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Title: Healthy diet indicator and metabolic syndrome in the Czech Republic, Russia and Poland : cross-sectional findings from the Health, Alcohol and Psychosocial factors in Eastern Europe (HAPIEE) study
Author: Huangfu, P.
ISNI:       0000 0004 8502 2523
Awarding Body: UCL (University College London)
Current Institution: University College London (University of London)
Date of Award: 2015
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In Eastern Europe, cardiovascular disease (CVD) mortality is high, but the causes of this remain poorly understood. Metabolic syndrome (MetS) is a risk factor for CVD and is thought to be partly determined by diet. However, few studies have examined the prevalence of MetS and the associations between dietary quality and MetS in Eastern European populations. This cross-sectional study used data from the baseline wave of HAPIEE study-21519 randomly selected adults aged 45-69 years. MetS was defined using the ATP III definition. Healthy Diet Indicator (HDI) was derived using WHO 2003 recommendations: each component was scored from 0 (worst) to 10 (best adherence) and the total score ranged from 0 (worst) to 70 (best dietary quality). Anthropometric data and blood samples were collected during clinic visits. Prevalence of MetS was high in the Czech Republic (men: 37.1%, women: 35.7%), Russia (20.8%, 36.3%), and Poland (27.9%, 28.6%). In logistic regression, adherence to total HDI score was not associated with risk of MetS (P > 0.05), but higher HDI was associated with lower risk of having raised blood pressure in the pooled sample (OR per 10 unit increase in HDI=0.82, 95% CI: 0.72-0.94). A better adherence to recommended protein intake was consistently associated with lower risk of having high blood glucose in three countries (Czech Republic: OR per 1 unit increase in protein score=0.87, 95% CI: 0.80-0.94; Russia: 0.93, 0.88-0.99; Poland: 0.82, 0.75-0.89), and also associated with lower risk of MetS (0.92, 0.86-0.98) and central obesity (0.90, 0.84-0.96) in Poland. Findings showed that MetS prevalence was high and diet quality was moderate to poor. Findings also provide some support for the beneficial role of diet quality (especially moderate protein intake) in lowering MetS prevalence. Future longitudinal studies should examine whether higher adherence to HDI reduces the risk of MetS and CVD.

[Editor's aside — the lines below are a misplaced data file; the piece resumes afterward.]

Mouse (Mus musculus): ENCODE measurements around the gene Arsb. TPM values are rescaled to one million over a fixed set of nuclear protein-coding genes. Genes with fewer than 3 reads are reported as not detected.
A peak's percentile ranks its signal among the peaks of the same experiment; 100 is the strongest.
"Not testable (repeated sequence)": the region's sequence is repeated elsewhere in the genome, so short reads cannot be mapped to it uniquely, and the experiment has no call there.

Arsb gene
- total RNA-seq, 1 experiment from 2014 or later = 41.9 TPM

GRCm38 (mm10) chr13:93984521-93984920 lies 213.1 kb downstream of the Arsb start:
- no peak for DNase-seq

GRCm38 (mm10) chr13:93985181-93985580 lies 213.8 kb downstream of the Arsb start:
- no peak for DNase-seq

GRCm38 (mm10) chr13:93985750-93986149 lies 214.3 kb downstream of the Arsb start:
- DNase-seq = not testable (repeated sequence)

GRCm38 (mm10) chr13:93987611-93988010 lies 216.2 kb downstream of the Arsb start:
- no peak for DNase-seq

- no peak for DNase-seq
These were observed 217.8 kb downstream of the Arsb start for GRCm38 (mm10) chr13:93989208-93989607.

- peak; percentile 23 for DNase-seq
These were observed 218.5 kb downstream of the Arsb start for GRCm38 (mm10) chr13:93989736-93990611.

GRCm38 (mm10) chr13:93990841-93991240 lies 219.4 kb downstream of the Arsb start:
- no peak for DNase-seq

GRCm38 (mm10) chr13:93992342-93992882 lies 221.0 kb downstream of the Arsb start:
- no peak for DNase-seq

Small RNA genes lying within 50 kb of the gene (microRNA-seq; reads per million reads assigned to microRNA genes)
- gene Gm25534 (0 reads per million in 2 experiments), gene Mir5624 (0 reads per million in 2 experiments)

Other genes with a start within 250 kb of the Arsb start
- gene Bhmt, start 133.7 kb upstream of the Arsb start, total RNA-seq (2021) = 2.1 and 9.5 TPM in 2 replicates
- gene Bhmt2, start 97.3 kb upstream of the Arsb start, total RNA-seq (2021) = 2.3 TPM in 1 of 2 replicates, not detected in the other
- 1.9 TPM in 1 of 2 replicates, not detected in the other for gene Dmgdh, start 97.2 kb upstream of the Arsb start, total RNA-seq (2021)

Supervisor: Pikhart, H. ; Peasey, A. ; Brunner, E. Sponsor: Not available
Qualification Name: Thesis (Ph.D.) Qualification Level: Doctoral
EThOS ID:  DOI: Not available